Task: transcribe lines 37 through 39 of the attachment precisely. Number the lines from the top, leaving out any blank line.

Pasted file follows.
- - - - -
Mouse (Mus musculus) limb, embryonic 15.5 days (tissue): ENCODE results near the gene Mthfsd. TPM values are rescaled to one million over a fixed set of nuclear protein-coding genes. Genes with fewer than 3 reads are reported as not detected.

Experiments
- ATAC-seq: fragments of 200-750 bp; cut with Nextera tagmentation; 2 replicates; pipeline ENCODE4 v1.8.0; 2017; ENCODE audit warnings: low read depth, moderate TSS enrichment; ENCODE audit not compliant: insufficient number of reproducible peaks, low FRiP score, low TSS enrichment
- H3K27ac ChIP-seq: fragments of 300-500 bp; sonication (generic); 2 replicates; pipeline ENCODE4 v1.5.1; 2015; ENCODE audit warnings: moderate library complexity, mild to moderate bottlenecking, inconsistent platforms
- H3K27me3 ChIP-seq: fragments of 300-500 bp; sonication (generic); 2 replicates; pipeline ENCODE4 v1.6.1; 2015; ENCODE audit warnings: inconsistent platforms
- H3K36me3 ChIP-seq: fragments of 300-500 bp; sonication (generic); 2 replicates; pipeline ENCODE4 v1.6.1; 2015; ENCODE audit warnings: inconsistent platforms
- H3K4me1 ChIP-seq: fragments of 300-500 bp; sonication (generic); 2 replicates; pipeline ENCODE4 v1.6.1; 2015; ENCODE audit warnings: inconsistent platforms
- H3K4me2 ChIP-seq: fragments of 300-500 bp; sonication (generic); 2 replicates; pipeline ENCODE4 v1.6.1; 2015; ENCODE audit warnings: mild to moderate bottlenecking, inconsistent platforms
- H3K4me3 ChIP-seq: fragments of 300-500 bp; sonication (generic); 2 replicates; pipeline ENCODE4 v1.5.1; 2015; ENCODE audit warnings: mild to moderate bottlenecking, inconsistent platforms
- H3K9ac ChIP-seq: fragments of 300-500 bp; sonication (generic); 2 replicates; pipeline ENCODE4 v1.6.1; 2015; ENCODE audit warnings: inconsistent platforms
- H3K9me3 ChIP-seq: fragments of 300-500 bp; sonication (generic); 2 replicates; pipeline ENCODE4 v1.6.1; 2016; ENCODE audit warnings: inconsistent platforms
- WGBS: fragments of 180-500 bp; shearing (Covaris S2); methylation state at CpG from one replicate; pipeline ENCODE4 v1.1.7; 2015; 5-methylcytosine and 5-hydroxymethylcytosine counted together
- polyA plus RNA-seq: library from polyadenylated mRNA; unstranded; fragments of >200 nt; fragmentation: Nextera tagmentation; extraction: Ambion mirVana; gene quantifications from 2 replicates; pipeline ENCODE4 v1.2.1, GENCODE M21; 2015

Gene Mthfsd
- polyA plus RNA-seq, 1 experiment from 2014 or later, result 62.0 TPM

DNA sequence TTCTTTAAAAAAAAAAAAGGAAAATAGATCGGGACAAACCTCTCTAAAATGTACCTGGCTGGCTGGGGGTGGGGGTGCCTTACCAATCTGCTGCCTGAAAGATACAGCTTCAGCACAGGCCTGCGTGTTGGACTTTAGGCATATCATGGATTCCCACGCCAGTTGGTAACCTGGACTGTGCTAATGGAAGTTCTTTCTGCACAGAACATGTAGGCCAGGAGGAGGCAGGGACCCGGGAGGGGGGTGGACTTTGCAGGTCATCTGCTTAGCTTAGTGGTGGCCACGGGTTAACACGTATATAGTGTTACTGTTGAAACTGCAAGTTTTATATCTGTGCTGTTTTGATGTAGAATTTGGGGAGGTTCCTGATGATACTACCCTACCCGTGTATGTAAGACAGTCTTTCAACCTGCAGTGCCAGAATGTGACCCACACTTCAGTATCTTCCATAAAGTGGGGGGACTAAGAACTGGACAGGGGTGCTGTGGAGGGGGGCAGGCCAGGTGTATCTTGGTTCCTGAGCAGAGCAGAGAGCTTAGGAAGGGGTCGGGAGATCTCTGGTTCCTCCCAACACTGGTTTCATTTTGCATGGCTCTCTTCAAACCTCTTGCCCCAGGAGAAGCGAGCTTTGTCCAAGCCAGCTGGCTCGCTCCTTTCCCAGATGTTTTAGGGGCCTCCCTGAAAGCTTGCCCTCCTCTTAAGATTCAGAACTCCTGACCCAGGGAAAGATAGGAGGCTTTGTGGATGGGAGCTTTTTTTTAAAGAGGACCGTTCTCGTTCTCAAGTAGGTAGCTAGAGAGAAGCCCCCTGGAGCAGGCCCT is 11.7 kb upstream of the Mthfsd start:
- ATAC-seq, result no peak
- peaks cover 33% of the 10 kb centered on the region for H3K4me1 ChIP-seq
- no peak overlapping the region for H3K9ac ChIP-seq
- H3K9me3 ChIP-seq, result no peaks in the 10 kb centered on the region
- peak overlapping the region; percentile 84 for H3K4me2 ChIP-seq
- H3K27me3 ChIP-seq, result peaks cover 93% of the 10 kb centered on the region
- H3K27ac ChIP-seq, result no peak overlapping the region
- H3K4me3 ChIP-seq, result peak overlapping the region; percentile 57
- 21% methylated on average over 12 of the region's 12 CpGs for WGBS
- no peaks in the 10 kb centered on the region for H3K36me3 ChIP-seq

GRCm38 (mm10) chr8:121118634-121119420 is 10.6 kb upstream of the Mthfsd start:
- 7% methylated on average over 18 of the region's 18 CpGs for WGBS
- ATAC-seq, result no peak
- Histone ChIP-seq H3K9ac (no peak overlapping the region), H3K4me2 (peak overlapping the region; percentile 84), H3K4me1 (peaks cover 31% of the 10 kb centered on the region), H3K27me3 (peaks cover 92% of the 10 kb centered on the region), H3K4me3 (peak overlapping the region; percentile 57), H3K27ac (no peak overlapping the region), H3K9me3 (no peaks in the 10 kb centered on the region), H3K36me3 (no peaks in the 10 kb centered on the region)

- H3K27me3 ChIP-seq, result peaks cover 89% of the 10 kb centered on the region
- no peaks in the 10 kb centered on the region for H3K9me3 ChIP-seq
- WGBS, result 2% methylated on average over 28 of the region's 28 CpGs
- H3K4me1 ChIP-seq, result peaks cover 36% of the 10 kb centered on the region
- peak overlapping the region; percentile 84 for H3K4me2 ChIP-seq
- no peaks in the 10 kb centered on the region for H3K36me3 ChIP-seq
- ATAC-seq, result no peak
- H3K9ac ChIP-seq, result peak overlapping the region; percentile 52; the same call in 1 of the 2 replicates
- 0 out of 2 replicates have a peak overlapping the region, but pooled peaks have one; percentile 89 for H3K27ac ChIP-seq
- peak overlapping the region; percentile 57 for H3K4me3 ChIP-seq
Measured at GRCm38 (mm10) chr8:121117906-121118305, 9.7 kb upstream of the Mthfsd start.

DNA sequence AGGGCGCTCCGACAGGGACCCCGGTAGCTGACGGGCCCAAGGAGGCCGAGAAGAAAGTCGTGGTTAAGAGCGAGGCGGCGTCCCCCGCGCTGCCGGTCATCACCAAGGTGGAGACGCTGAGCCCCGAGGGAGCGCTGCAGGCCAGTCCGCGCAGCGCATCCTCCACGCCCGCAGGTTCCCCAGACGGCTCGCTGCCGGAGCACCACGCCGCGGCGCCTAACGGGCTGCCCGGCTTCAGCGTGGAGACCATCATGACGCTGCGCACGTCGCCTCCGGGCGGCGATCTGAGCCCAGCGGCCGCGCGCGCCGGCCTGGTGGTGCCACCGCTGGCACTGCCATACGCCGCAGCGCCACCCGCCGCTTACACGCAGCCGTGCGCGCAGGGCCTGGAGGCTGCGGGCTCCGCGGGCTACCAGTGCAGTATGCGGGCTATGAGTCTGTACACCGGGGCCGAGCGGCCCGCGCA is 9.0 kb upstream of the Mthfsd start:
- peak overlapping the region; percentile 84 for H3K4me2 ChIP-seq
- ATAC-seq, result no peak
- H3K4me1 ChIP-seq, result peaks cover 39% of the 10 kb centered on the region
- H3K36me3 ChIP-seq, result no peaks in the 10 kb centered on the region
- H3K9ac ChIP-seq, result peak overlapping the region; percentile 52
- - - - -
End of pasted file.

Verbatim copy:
- ATAC-seq, result no peak
- H3K9ac ChIP-seq, result peak overlapping the region; percentile 52; the same call in 1 of the 2 replicates
- 0 out of 2 replicates have a peak overlapping the region, but pooled peaks have one; percentile 89 for H3K27ac ChIP-seq